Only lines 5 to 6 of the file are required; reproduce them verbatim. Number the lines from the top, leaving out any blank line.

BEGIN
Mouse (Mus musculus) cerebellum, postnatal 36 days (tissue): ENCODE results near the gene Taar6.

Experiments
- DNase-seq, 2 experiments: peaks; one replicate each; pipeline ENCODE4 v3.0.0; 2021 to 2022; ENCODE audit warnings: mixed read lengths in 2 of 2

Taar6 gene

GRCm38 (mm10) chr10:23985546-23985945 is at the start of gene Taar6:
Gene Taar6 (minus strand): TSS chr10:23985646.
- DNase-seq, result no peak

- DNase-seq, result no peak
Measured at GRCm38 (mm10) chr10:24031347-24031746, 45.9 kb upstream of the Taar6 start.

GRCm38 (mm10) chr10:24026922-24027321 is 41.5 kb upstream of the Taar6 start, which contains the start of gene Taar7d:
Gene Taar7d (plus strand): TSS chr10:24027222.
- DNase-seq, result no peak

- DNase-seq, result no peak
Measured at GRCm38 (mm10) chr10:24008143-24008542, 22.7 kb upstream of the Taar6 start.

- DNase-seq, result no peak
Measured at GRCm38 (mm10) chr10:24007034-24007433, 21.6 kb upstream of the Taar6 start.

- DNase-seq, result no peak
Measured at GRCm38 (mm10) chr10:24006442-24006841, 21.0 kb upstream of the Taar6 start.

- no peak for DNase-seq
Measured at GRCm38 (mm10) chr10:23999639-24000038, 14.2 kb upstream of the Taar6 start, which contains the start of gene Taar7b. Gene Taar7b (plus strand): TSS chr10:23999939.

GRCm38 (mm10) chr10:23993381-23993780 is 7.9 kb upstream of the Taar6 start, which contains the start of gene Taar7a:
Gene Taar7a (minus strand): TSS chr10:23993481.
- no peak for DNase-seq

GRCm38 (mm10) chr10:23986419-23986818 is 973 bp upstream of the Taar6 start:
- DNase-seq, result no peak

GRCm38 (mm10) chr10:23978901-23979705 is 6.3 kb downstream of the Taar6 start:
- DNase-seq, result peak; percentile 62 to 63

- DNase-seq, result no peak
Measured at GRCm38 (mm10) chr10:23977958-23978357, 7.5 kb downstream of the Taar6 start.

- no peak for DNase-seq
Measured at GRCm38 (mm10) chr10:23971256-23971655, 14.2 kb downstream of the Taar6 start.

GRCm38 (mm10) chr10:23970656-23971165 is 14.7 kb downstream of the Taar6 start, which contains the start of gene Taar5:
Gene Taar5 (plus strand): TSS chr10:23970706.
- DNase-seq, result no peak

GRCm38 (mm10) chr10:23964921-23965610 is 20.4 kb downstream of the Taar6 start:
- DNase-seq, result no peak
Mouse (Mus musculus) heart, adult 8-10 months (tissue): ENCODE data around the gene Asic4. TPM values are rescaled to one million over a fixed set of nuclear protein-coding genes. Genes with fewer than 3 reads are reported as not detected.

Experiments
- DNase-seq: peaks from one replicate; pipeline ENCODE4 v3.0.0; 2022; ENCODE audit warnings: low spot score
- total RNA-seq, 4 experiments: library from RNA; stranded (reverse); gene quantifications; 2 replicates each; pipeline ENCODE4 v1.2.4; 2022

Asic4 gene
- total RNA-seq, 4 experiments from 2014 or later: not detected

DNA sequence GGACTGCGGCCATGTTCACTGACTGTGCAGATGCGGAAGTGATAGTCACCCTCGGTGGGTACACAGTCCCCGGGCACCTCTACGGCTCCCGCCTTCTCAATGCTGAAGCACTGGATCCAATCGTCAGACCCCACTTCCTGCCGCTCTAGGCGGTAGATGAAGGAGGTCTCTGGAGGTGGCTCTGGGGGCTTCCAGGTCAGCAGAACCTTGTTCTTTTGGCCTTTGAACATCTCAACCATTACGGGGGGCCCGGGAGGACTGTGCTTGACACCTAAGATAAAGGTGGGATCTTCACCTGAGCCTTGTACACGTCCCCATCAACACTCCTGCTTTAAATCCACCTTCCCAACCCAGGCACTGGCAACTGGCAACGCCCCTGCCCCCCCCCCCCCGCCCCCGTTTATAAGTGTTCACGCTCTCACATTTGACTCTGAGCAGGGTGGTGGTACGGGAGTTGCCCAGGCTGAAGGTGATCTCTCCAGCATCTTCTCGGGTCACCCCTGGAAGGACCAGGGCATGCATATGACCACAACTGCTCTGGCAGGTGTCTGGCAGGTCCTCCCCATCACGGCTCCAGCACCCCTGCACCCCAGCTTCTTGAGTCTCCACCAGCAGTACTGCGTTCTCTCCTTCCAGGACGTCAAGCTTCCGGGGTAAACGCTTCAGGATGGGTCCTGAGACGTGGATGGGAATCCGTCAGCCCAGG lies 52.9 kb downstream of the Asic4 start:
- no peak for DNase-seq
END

GRCm38 (mm10) chr10:23985546-23985945 is at the start of gene Taar6:
Gene Taar6 (minus strand): TSS chr10:23985646.